HARRY WARREN visits St. Michan’s, the oldest parish church on the north side of Dublin. Both the church and its burial vaults have an interesting history to be told.
Many cultures around the world are known for the preservation of the dead through mummification. The most renowned are the Egyptians who preserved soft tissues by a deliberate action of embalming.
They left the heart in place, due to their spiritual beliefs, removed the rest of the internal organs, rinsed the body with wine, covered and packed the body with natron, a natural salt, leaving it to dry out for 40 days.
The now shrivelled body was then plumped up with padding and perfumed, finally coated in hot resin and wrapped in a football field’s length of linen strips. These techniques were perfected by c.1000 BC and the result of their remarkable preservation skills may be viewed today
Surprisingly, here in Ireland, we have an excellent example of natural mummification and the macabre preserved remains may be viewed in St. Michan’s church vaults in Church Street, Dublin. Both the church and its burial vaults have a history to be told.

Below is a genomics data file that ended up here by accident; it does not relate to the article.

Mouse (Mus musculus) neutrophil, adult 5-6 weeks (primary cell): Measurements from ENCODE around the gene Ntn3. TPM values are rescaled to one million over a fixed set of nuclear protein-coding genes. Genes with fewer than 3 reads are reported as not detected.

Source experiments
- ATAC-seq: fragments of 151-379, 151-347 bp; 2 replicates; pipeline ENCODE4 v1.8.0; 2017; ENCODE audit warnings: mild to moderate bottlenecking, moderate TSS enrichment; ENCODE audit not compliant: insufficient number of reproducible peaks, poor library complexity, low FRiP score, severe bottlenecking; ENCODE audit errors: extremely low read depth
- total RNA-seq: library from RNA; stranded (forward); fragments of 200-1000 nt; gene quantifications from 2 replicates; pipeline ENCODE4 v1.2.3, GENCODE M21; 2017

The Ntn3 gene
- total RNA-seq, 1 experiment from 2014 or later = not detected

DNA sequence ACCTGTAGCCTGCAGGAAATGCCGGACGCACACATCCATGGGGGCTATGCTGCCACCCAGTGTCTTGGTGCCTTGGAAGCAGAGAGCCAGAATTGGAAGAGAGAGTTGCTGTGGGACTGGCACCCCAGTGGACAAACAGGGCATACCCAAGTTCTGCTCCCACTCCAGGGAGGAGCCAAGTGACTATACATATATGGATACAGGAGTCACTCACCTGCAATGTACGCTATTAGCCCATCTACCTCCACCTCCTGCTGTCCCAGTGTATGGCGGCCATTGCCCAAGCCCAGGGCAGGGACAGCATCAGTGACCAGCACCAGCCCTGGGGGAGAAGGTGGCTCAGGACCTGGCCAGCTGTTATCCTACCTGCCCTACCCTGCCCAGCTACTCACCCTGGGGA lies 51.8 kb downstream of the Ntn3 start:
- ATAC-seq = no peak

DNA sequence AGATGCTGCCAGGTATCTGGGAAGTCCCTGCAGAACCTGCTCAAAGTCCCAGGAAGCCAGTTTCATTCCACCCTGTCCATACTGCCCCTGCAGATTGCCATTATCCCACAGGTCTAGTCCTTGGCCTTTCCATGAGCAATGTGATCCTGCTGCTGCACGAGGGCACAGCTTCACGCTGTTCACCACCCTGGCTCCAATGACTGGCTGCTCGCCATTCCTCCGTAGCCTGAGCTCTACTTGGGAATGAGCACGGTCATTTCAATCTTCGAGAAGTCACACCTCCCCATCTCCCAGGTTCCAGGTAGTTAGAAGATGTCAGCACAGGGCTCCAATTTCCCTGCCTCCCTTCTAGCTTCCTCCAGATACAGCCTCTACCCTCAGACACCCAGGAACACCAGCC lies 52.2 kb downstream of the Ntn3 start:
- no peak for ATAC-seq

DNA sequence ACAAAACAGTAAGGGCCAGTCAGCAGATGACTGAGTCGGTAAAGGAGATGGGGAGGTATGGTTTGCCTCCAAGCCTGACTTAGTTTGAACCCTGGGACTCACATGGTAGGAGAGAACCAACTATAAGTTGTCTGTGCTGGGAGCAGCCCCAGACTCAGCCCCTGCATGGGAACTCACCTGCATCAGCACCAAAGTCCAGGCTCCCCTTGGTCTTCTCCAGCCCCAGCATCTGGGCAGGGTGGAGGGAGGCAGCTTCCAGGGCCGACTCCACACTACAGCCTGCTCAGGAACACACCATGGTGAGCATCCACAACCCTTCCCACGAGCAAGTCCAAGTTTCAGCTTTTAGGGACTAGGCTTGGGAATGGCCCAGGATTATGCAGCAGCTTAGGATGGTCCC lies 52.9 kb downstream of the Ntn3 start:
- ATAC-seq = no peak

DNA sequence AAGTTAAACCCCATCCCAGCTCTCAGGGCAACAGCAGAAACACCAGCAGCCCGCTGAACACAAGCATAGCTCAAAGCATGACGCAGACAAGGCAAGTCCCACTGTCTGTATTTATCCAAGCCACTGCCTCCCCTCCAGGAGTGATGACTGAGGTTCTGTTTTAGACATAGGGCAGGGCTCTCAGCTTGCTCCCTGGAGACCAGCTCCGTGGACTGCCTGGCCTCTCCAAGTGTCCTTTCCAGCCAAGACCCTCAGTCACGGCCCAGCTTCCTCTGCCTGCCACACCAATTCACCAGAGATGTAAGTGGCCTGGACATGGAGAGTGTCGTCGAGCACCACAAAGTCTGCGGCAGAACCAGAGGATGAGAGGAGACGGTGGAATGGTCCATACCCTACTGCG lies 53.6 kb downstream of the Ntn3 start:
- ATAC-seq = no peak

The church is the oldest parish church on the north side of Dublin, having been built for the religious needs of a group of Vikings banished outside the city’s walls. It was the only parish on the north side of the river for more than five hundred years.
The church was originally built in 1095 of wood by members of the Danish colony of Oxmanstown situated between the river Liffey and a large oak forest. It was officially consecrated the following year in May 1096.
The church has borne witness to centuries of Christian tradition. Henry VIII placed St. Michan’s under the control of Dublin’s Christ Church Cathedral in 1541, and in 1544 they became permanently linked.
St. Michan’s was largely rebuilt in 1685, the oldest part remaining today is the 15th-century battlement tower.Additional renovations were carried out between 1723 and 1725, in 1767, and in 1825 the church was closed for three years while the interior was revised.
Its current incarnation is little changed since Victorian times and today St Michan’s is an active Church of Ireland Parish and part of the worldwide Anglican Communion.
Continue reading in this week’s Ireland’s Own